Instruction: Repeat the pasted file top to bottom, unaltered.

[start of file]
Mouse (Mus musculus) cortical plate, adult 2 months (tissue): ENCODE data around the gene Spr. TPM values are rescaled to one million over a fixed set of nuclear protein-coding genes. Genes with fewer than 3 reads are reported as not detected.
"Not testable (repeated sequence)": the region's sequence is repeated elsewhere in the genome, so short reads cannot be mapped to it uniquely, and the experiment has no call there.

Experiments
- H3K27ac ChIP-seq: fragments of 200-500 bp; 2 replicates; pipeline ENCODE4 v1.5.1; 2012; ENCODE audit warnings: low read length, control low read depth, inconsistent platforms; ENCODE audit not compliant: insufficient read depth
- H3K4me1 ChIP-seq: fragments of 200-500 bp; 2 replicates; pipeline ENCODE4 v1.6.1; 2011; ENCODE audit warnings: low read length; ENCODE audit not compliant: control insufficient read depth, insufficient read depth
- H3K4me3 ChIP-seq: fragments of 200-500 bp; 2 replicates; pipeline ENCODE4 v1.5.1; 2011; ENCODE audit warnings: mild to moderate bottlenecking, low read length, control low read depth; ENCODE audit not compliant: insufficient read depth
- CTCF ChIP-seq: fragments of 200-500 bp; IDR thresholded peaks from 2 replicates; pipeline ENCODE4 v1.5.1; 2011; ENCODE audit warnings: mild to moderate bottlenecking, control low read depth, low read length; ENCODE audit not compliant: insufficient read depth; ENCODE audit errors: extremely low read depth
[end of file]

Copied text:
Mouse (Mus musculus) cortical plate, adult 2 months (tissue): ENCODE data around the gene Spr. TPM values are rescaled to one million over a fixed set of nuclear protein-coding genes. Genes with fewer than 3 reads are reported as not detected.
"Not testable (repeated sequence)": the region's sequence is repeated elsewhere in the genome, so short reads cannot be mapped to it uniquely, and the experiment has no call there.

Experiments
- H3K27ac ChIP-seq: fragments of 200-500 bp; 2 replicates; pipeline ENCODE4 v1.5.1; 2012; ENCODE audit warnings: low read length, control low read depth, inconsistent platforms; ENCODE audit not compliant: insufficient read depth
- H3K4me1 ChIP-seq: fragments of 200-500 bp; 2 replicates; pipeline ENCODE4 v1.6.1; 2011; ENCODE audit warnings: low read length; ENCODE audit not compliant: control insufficient read depth, insufficient read depth
- H3K4me3 ChIP-seq: fragments of 200-500 bp; 2 replicates; pipeline ENCODE4 v1.5.1; 2011; ENCODE audit warnings: mild to moderate bottlenecking, low read length, control low read depth; ENCODE audit not compliant: insufficient read depth
- CTCF ChIP-seq: fragments of 200-500 bp; IDR thresholded peaks from 2 replicates; pipeline ENCODE4 v1.5.1; 2011; ENCODE audit warnings: mild to moderate bottlenecking, control low read depth, low read length; ENCODE audit not compliant: insufficient read depth; ENCODE audit errors: extremely low read depth